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Photo ©Sigeric - Matilde Ferrari
The olive harvest is a moment of family and social sharing
The sounds of oil in Lunigiana
Colline della Lunigiana Tuscan IGP extra virgin olive oil, between past and future

In Lunigiana, a land in the heart of the UNESCO Biosphere Reserve MAB of the Tuscan-Emilian Apennines, daily contact with the natural surroundings is still strong and the cyclical nature of the seasons continues to mark the rhythms of life. So, after the chestnut season, comes the time for olives, mills, and new oil.

Olive- Credit:  Sigeric - Matilde Ferrari

Underlying olive cultivation is a world of knowledge and traditions, nature and humankind, that contains great cultural, economic and social value. Many in Lunigiana own an olive grove and the centuries-old tradition of "making oil" is handed down from generation to generation.

The harvesting of olives is a moment for family and socialibility: you get together and "find yourselves" in order to give life to a product that will be present all year round as a fundamental ingredient in typical local cuisine. 

After having spread the nets on the ground, you begin to collect fruits that are different in shape or colour, and, while the sounds coming from the nearby olive groves echo in the valleys as if to say "we are here too!", you recover that sense of community that at times seems lost.

Children during the olive harvest- Credit:  Sigeric - Matilde Ferrari

In this mainly family-run activity, some companies in recent years have started producing Colline della Lunigiana Toscane IGP extra virgin olive oil obtained in compliance with the strict rules and checks by the Consortium of Tuscan IGP extra virgin olive oil, which verifies that the entire production chain is carried out in the Lunigiana area, from the olive harvest to the packaging.

Francesca Ferrari in her olive grove- Credit:  Emozioni delle Nostre Terre\Matteo Andrei

Francesca Ferrari, Provincial President of Coldiretti and member of the Board of Directors of the Consorzio Tutela Olio Toscano IGP, commented "There are no particular changes in the method of harvesting. In fact, the harvesting is manual, whether you are a company or an amateur, because the spaces and environmental conditions do not enable you to use mechanization. At best, for larger plants, you can use electric harvesters which shake and reach higher points without having to use ladders, which is also better for safety.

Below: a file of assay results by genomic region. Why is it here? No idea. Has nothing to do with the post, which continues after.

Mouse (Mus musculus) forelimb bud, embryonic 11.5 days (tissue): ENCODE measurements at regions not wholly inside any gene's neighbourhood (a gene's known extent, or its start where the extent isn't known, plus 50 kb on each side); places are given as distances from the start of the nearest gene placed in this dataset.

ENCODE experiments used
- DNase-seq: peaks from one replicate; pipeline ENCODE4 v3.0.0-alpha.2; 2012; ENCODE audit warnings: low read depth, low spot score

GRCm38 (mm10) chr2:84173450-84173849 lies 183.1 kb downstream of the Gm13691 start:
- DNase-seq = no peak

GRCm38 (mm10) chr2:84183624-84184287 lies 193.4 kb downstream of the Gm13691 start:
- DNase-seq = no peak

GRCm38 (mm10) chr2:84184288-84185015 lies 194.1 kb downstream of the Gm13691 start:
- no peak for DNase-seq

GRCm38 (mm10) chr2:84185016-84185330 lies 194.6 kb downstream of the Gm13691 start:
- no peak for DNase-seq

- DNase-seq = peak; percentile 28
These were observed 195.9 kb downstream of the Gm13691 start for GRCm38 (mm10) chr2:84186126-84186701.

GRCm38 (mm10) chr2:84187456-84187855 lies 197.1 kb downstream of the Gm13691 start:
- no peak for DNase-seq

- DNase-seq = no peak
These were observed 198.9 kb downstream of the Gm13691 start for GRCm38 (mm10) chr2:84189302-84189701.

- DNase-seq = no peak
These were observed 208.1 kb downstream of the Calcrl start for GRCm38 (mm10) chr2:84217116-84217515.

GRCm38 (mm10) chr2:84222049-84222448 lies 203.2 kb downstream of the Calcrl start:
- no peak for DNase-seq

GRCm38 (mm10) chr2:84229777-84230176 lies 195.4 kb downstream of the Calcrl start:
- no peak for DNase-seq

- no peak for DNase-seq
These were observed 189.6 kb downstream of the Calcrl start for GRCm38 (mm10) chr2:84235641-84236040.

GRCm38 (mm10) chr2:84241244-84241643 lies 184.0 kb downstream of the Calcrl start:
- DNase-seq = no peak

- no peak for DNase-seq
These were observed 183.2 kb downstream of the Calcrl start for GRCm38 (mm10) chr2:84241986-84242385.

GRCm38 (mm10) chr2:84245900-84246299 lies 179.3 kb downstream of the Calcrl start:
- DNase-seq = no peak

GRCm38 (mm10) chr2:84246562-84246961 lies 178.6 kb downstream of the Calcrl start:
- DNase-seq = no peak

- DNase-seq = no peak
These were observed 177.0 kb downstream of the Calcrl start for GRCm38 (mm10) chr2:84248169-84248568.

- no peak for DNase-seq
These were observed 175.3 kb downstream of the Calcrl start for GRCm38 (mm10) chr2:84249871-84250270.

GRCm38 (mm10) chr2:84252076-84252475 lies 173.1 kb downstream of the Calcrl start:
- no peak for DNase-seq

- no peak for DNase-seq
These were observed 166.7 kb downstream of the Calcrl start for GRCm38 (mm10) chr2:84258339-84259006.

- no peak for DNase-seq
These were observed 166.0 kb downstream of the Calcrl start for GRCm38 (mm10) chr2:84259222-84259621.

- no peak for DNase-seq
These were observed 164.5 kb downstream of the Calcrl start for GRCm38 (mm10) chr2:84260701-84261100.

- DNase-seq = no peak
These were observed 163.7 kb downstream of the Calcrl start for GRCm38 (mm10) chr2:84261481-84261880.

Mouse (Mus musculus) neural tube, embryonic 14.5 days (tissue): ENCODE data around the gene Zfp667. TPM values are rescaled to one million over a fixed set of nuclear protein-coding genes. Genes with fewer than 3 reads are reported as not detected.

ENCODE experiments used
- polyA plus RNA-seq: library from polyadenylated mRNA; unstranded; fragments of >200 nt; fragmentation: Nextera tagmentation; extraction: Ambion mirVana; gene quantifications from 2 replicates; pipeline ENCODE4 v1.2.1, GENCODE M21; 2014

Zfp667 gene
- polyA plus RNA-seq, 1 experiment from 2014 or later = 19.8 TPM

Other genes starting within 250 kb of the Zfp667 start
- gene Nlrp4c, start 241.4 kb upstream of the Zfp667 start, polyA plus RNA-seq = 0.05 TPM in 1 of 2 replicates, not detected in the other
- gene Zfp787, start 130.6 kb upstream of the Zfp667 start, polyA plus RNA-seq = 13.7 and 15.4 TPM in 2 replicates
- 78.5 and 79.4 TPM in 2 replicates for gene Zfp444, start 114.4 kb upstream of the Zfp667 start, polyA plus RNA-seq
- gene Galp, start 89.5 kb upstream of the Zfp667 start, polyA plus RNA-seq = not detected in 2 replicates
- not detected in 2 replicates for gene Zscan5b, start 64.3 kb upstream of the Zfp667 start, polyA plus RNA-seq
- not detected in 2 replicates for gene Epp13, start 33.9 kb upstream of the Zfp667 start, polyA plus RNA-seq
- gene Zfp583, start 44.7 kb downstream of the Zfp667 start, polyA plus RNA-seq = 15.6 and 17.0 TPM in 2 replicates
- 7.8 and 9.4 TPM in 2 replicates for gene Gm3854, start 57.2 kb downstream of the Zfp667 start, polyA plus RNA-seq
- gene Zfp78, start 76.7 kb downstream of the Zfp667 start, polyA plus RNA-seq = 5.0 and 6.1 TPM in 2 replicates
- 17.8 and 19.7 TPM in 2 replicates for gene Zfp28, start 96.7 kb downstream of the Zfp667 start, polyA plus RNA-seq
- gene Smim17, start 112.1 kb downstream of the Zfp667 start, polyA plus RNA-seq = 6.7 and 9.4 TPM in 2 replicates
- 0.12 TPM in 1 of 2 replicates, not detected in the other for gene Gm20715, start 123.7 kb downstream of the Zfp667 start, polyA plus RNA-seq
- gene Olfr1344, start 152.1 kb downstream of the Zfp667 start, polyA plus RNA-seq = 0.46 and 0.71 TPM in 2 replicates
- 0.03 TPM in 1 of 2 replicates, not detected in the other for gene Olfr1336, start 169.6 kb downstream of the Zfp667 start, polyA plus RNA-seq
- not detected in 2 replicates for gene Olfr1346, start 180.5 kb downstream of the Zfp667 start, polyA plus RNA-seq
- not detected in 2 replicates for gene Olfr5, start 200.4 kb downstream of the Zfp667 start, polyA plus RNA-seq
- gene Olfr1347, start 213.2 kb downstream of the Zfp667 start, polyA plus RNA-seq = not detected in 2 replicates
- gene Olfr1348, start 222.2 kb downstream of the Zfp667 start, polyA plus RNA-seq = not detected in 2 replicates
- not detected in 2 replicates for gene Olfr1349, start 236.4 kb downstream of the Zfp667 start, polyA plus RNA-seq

The ideal harvesting period is the early one which is the end of October/beginning of November. Then, we proceed with pressing and then certification.

The biggest difference lies in the culture linked to the production of oil and the storage of olives. Many say 'I leave them be, so they dry and get more dehydrated'. If the weight of the olive is lower, clearly the amount of oil I can extract is higher. If, on the other hand, I go for an olive that is still well-hydrated, it will weigh more, and therefore the yield ratio of oil to the weight of the olive will be lower, but in fact the amount of oil is exactly the same.

The conservation of the olives before pressing is also important: it's better in ventilated crates, not in jute bags, where the temperature begins to rise and a fermentation process begins.

As for the pressing, it's necessary to pay attention to the way in which the pulp is crushed and worked: you must not heat the pulp too much to facilitate the extraction of the oil, because in this way the oil risks becoming defective".

New oil- Credit:  Sigeric - Pierangelo Caponi

Francesca continues, "The microclimate and type of soil that we have in Lunigiana gives life to an oil which - compared to that of central and southern Tuscany - is much more delicate and less structured in terms of flavours and aromas. The IGP Oil, Colline della Lunigiana, which is classified as light and with full fruitiness, is slowly entering the category of medium fruitiness with climate change. This means that it has a good fragrance, even in terms of bitterness and spiciness, which are the two main characteristics that Tuscan oil must have".

And now, all that remains is to taste the new oil, savour its aroma, and listen to its voice because, as Neruda said, "not only the wine sings, even the oil sings"!

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